Though less than 10 years old, the 21st century has already demonstrated that it is no more immune or better protected from genocide’s deadly wrath. The Darfur area of Sudan is the latest region to host and suffer daily through ethno-politically motivated massacres. While many continue to die, survivors will be forced to manage traumatic effects long after the conflict ends. In spite of this grim reality, psychology is uniquely qualified to address the consequences of these atrocities (Woolf, 2000).
While specific definitions may vary, a common thread among genocides is death and intent to destroy in part or in full an ethnic group (Office of the Higher Commissioner for Human Rights, 2008). Death often results from the physically torturous conditions of exhaustion, starvation, dehydration, and disease (Kalayjian, Shahinian, Gergerian, & Saraydarian, 1996). Clearly, this makes scientific examination of genocide’s psychological effects a rather difficult task. Many genocide victims do not survive, and those who do often do not wish to relive their trauma for the purpose of scientific research. In addition to the obvious physical toll, genocide survivors struggle with many lasting psychological effects of their trauma (Kalayjian et al., 1996). In 1995, Athanase Hagengimana administered a survey to Rwandan genocide survivors and found two common constellations of symptoms:
  1. Post-traumatic stress disorder (PTSD)
    Ihahamuka, a word the Rwandans created post-genocide, is mainly used for children or people who are easily frightened, have trauma-related nightmares, and often avoid reminders of traumatic events. This applies in the cases of many children and adults who cannot stand seeing soldiers in uniform because they witnessed soldiers murdering their relatives in the 1994 genocide.
  2. Chronic traumatic grief
    Traumatic grief was found to be highly prevalent. Since 91 percent of survivors had no chance to bury their relatives or perform mourning ceremonies, this affected the bereavement process. Of interviewed survivors, 88 percent had not yet seen the corpses of their loved ones.
Hagengimana (1995) discovered that survivors’ post-genocide habits are called ihahamuka as well. These include antisocial behaviors in young people (e.g., promiscuity in young girls or widows), excessive drinking that was not present before the genocide, and excessive aggression and irritability directed toward anyone. The healing of wounds and justice for survivors seem to be unavoidable requirements for reconciliation.
Schiraldi (2000) refers to PTSD as a normal response by normal people to abnormal situations. While PTSD can follow both natural and human-made disasters, the latter may be more difficult to deal with. Frequently, the perpetrators still live in close proximity to victims – thereby providing constant reminders of the past, as well as the threat for the future. Even if the immediate source of the trauma is removed, time does not necessarily heal all wounds. The survivor may, in fact, continue to suffer, to appear “frozen in time” (Brahm, 2003-2007). Survivor guilt has also been a painful symptom associated with genocides and PTSD (Niederland, 1981). Danieli (1988) has described coping functions for such guilt among Jewish holocaust survivors in the form of commemoration. Survivors’ guilt, she posits, preserves loyalty to non-survivors, providing a symbolic cemetery for those who were never allowed a legitimate resting place. Because of the powerful anger created by Turkey’s denial, the nature of Armenian survivor guilt is not necessarily the same (Kupelian, Kalayjian, & Kassabian, 1998). Comorbidity commonly accompanies PTSD, as 62 to 92 percent of those suffering from PTSD have a previous or concurrent psychiatric disorder compared to only 15 to 33 percent of non-PTSD comparison groups (Helzer, Robins, & McEvoy, 1987).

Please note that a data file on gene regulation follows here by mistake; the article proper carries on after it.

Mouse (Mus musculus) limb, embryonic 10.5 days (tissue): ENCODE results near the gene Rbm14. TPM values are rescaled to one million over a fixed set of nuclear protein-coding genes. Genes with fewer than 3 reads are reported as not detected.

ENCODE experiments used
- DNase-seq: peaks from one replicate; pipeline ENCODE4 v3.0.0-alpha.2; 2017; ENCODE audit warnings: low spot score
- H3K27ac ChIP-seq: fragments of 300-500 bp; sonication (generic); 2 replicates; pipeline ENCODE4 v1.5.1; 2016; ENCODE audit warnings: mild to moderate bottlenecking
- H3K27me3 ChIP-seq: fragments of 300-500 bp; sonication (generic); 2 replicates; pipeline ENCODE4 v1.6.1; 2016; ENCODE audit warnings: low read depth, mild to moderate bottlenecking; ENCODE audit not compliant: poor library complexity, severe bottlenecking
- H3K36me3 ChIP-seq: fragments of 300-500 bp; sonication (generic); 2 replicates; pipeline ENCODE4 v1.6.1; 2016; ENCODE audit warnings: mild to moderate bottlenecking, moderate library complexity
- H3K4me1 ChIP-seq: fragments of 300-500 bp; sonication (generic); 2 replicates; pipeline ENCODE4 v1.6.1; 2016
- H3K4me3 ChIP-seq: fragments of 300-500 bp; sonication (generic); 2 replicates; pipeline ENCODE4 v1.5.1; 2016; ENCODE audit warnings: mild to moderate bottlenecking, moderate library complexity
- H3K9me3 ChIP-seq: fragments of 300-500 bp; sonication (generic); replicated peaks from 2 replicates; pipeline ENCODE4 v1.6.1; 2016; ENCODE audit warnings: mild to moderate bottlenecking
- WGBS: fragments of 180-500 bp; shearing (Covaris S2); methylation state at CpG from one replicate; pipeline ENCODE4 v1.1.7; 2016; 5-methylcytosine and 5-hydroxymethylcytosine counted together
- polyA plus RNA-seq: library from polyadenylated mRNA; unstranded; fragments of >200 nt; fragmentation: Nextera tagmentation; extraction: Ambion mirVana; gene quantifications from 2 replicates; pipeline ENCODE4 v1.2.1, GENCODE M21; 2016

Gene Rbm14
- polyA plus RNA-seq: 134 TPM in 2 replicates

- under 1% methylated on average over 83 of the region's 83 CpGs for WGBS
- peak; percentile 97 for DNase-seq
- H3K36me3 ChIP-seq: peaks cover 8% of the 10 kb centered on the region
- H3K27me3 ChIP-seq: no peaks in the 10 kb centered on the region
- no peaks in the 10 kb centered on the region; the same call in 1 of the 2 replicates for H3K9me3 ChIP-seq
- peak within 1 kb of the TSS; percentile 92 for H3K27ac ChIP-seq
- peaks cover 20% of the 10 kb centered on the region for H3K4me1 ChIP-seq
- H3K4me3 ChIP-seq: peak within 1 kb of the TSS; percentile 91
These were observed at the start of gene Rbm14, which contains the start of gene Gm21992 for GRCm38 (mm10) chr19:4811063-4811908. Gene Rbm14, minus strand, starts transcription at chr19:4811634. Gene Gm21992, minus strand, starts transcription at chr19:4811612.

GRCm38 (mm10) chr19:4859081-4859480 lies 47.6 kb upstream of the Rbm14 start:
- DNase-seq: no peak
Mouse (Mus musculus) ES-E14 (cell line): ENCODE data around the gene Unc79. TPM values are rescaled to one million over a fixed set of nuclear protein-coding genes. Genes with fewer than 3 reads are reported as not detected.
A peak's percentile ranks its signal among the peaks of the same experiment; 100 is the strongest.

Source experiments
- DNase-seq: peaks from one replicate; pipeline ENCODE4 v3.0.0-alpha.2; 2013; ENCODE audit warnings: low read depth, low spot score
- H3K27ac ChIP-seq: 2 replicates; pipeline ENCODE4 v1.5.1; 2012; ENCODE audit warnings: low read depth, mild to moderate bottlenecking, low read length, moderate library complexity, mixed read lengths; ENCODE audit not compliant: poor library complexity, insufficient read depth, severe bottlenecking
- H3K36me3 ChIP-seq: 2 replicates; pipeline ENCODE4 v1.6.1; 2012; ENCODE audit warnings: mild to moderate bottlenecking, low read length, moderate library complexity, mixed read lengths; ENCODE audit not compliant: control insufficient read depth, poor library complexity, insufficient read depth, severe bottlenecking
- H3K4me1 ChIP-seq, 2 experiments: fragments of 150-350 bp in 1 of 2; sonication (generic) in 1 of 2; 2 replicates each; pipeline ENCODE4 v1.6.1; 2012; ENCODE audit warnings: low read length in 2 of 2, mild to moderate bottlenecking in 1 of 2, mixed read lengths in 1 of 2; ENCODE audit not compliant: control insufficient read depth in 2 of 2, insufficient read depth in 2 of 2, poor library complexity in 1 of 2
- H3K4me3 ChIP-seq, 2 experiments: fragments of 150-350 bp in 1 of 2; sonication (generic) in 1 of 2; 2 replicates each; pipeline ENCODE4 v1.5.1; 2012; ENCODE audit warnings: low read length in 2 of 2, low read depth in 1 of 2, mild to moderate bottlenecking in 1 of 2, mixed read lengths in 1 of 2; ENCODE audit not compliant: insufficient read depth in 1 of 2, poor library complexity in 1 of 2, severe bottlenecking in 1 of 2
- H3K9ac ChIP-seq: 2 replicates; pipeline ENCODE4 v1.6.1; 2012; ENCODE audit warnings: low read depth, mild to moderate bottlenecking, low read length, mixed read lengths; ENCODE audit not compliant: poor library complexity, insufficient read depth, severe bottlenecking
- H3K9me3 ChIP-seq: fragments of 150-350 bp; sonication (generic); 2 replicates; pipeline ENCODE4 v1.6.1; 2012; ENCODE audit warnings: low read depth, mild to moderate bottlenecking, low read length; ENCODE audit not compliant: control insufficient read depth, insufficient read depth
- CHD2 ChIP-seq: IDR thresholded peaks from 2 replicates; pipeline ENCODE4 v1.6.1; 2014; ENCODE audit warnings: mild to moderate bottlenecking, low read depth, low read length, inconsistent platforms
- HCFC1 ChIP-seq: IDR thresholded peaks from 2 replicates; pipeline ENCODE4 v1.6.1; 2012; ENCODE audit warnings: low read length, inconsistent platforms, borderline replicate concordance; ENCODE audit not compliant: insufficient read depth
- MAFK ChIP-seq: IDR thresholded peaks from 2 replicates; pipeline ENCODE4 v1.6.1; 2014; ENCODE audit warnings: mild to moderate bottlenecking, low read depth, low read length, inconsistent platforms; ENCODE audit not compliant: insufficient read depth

In a 1996 study of older adult Armenian genocide survivors, Kalayjian et al. found that the survivors identified destruction of life, physical harm, deportation, pillaging, and loss of status as the main stressors they were forced to endure. The depth of such trauma may have been compounded by the decision of many survivors not to discuss their experiences prior to the study. There is no consensus as to why survivors choose to remain silent. Some suggest this stems from feelings of humiliation, weakness, and fear (Mazor, Gampel, Enright, & Orenstein, 1990). Some others stay silent out of fear of repeated torture (Kalayjian & Shahinian, 1998). Danieli (1982) found that fear and isolation inhibited holocaust survivors’ mourning. This is particularly important given the positive correlation between holocaust survivors’ ability to communicate their experiences of traumatic events and their post-traumatic health (Cahn 1987). Common coping methods have included religion, family, work, and denial (Kalayjian et al., 1996).
According to Herman (1997), post-traumatic stress commonly manifests itself in three ways:
  • First, hyperarousal arises from continual vigilance in hopes that the experience will not occur again.